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Secret House Group Finalizing Designs for Immigration Reform

ABC News(WASHINGTON) -- As a group of senators unveil their bipartisan proposal for immigration reform Monday and President Obama heads west this week to rally support for his own ideas, a separate bipartisan group of lawmakers in the House of Representatives is on the verge of finalizing its own designs for comprehensive immigration reform.

The discussions, which top aides close to the talks discussed on the condition that they were not identified, are described as “Washington’s best-kept secret.”

Last week, House Speaker John Boehner spilled the beans on the secret group, revealing that the lawmakers had been “meeting for three or four years now” and that they are almost ready to publicly present their proposals.

“They basically have an agreement. I’ve not seen the agreement. I don’t know all the pitfalls, but it’s, in my view, the right group of members,” Boehner, R-Ohio, told the Ripon Society last week during remarks that were closed to the press, as first reported by The Hill. “My theory was that if these folks could work this out, it’d be a big step in the right direction.”

The House’s not-yet-finalized proposal is expected to address five general areas of immigration reform, according to aides close to the negotiations: secure the border, implement a permanent e-verify system nationwide, reform the visa system, address the predicament of how to handle immigrants already in the country illegally in a “fair” and “legal manner” while determining how to handle those who have applied for legal immigration and are currently waiting in line, and reform the immigration system for future applicants.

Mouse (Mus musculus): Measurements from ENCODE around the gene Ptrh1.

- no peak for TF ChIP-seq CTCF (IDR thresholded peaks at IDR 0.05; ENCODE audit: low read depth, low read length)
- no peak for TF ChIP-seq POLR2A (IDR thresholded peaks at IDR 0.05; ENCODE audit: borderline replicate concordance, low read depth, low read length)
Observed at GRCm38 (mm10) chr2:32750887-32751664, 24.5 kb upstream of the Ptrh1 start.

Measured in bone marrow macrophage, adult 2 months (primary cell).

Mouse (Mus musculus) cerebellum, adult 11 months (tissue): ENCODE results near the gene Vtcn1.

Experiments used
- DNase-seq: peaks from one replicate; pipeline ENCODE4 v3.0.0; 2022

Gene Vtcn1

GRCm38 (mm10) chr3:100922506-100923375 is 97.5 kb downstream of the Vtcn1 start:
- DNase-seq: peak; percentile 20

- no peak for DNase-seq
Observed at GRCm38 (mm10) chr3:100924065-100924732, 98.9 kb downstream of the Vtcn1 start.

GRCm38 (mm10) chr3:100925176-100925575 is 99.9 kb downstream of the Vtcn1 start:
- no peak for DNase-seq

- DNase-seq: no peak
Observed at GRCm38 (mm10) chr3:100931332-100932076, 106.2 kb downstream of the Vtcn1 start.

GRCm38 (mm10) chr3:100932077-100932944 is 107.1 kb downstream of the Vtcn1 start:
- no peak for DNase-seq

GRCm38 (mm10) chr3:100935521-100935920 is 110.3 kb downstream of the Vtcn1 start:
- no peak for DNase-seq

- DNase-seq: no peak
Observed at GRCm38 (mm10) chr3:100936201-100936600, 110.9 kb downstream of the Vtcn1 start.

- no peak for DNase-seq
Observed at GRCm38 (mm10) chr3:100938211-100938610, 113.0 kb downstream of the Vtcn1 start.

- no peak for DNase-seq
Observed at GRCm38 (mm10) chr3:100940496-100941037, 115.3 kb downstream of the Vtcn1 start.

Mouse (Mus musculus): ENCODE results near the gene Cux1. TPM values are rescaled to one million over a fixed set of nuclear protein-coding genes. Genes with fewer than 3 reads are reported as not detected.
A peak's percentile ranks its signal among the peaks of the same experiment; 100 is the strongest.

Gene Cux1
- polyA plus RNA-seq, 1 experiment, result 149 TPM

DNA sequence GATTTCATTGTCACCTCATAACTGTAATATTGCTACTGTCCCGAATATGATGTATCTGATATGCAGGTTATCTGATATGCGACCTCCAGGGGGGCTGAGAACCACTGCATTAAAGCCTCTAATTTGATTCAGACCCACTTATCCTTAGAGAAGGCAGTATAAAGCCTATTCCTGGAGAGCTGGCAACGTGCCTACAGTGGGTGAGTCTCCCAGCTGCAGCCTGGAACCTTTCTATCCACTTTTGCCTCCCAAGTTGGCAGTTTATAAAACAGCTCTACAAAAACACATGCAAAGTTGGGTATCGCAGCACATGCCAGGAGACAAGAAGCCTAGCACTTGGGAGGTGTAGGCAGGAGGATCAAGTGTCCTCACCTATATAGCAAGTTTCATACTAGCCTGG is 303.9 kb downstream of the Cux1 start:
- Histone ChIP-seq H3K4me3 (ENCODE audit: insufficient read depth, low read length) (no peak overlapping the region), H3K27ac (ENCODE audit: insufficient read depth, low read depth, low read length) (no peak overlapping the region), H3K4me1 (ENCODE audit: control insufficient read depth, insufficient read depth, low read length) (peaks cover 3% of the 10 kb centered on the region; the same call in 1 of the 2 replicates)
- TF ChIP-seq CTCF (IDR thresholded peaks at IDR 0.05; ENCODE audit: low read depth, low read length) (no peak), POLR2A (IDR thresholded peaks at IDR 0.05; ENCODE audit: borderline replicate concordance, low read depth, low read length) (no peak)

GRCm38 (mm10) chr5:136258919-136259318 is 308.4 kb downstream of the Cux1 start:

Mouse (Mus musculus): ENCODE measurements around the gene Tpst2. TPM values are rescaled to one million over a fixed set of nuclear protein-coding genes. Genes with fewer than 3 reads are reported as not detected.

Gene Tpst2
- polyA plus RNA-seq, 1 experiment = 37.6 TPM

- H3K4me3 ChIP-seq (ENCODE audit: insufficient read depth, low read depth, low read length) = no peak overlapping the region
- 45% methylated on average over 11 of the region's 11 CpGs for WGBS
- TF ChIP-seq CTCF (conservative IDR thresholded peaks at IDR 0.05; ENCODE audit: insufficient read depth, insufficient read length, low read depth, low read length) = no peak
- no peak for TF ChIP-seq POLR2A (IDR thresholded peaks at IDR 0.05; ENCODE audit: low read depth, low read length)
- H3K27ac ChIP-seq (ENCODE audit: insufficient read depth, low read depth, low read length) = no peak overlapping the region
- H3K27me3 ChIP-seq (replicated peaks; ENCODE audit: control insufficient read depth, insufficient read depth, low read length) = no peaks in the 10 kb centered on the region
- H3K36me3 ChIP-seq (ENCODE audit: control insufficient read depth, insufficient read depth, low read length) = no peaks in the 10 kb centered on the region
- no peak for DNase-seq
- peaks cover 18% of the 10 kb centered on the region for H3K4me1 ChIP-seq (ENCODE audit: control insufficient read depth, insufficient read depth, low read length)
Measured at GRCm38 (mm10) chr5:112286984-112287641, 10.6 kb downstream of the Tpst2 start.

The discussions have taken on an increased level of urgency now that the “Gang of Eight” in the Senate has released its proposal and President Obama has been sworn in for a second term in office.

Last week, the president also met with members of the Congressional Hispanic Caucus at the White House, identifying immigration reform as his top legislative priority.

While the details are still being worked out, sources explained one proposal under consideration would require anyone who entered the country illegally to plead guilty before a federal court, pay a penalty and serve a probation-type sentence.

The amount of the fine is among the final sticking points as discussions near completion, aides say. Lawmakers are also attempting to settle how quickly to implement the e-verify system. While some lawmakers prefer to enforce the check within one year, others want to delay implementation for two years.

Democrat participants joined the group with the blessing of House Minority Leader Nancy Pelosi and regularly update her on the informal talks, according to a senior Democratic leadership aide.

The effort has been ongoing for years, but half of the members of the original working group left the House of Representatives after the last election, according to multiple aides close to the talks.

One of the House’s most ardent advocates for strengthening border security, Rep. Steve King, said he has not been asked for any input and doubted its chances to produce an effective plan.

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